South LA fire emptied 14 LAFD stations of trucks available for emergencies

Los Angeles fire officials announced today that the department's extensive response to a dangerous South Los Angeles blaze left 14 fire stations across the city with no fire trucks immediately available to respond to emergencies.

"We probably got lucky that nobody burned to death during that time,'' union leader Pat McOsker, president of United Firefighters of Los Angeles City, said.

Battalion Chief Ronnie Villanueva, a spokesman for the Fire Department, confirmed that several fire stations were empty of fire trucks for a brief period late Tuesday or early Wednesday, because those resources were deployed to a blaze at a metal recycling business at 761 E. Slauson Ave.

In all, 220 firefighters were sent to deal with the inferno, which sparked several explosions and caused about $5 million worth of damage. A few firefighters sustained minor injuries.

Villanueva could not confirm which fire stations were left without fire trucks and for how long, but said "it couldn't have been very long.''

He also said all the fire stations still had ambulances to respond to medical emergencies.

The Los Angeles Fire Department has been under a "Modified Coverage Plan'' since August of last year, operating with 15 fewer fire trucks and nine fewer ambulances to avoid paying overtime.

Villanueva said whenever department resources are spread too thin, it goes into "degraded mode.''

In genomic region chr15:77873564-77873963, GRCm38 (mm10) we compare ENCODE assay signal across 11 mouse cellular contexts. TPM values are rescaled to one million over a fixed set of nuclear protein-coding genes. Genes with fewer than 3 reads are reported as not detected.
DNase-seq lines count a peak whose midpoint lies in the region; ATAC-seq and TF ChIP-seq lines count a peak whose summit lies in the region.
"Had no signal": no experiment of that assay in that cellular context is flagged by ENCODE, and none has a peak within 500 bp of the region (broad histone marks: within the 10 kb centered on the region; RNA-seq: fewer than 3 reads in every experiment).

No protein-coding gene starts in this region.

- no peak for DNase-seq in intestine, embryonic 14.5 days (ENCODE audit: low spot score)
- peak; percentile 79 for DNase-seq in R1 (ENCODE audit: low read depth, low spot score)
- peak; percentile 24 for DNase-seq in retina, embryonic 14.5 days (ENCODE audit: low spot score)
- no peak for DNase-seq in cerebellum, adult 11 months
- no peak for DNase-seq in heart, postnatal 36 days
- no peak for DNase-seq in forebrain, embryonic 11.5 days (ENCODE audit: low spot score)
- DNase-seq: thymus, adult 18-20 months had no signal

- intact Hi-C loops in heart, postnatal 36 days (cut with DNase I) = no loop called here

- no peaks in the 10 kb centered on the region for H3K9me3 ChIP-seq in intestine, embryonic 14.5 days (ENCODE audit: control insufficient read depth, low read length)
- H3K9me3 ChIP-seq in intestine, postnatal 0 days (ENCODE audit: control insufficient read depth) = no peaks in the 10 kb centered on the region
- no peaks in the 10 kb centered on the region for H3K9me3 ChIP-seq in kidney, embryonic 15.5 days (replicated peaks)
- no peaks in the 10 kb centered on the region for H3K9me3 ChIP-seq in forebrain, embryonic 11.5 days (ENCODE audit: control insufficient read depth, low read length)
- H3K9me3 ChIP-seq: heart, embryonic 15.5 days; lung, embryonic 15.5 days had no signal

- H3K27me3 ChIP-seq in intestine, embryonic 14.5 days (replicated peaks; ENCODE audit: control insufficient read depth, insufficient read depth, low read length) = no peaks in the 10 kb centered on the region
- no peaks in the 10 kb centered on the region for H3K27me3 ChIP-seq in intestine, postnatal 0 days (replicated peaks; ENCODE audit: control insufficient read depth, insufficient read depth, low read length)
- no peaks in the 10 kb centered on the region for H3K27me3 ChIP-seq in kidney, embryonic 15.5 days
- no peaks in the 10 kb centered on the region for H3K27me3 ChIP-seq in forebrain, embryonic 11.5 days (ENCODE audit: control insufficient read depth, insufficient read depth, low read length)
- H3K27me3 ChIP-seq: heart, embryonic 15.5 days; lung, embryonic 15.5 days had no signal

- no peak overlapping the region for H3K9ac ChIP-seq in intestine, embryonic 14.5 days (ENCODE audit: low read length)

"This means we start to limit our resources on initial response, so where you would normally get, let's say three companies, you would only get two companies,'' he said. "We see what's going on and we start to split companies and we start to move companies into those areas.''

Asked how depleted staffing has affected public safety, Villanueva said, "I hope it doesn't. That's why we constantly move companies around. What will happen is you may have an increase in response time, but it would be minimal.''

He noted response time has "pretty much stayed about the same'' -- even with the Modified Coverage Plan. "We always do the best we can for the public.''

But Villanueva conceded the LAFD goes into that so-called degraded mode "frequently,'' particularly when there is a brush fire.

In those cases, he said, dispatchers will contact neighboring fire departments -- such as the county, Santa Monica, Beverly Hills or Pasadena -- and ask them to pitch in.

Villanueva stressed that the LAFD has remained capable of dealing with emergencies even with limited resources.

He pointed out the department responded to more than 200 other calls for help across the city between 11:43 p.m. Tuesday, when the fire at the metal recycling plant began, to about 6 a.m., when it was contained.

McOsker argues that continuing the Modified Coverage Plan puts lives at risk, and he's urging the city to end it.

Last week, he made a presentation before the city's labor negotiators about other ways to reduce operational costs at the LAFD and raise revenue.

"We're up in negotiations again and we're trying to give (the city) more savings and more sacrifices than even last year,'' McOsker said. "We've added it all up and shown them how they can end the Modified Coverage Plan -- mostly on our backs -- and it's just sitting their lap now, waiting for them to make a decision and do the right thing.''

Details about negotiations are kept confidential, so McOsker's financial claims could not be immediately confirmed.

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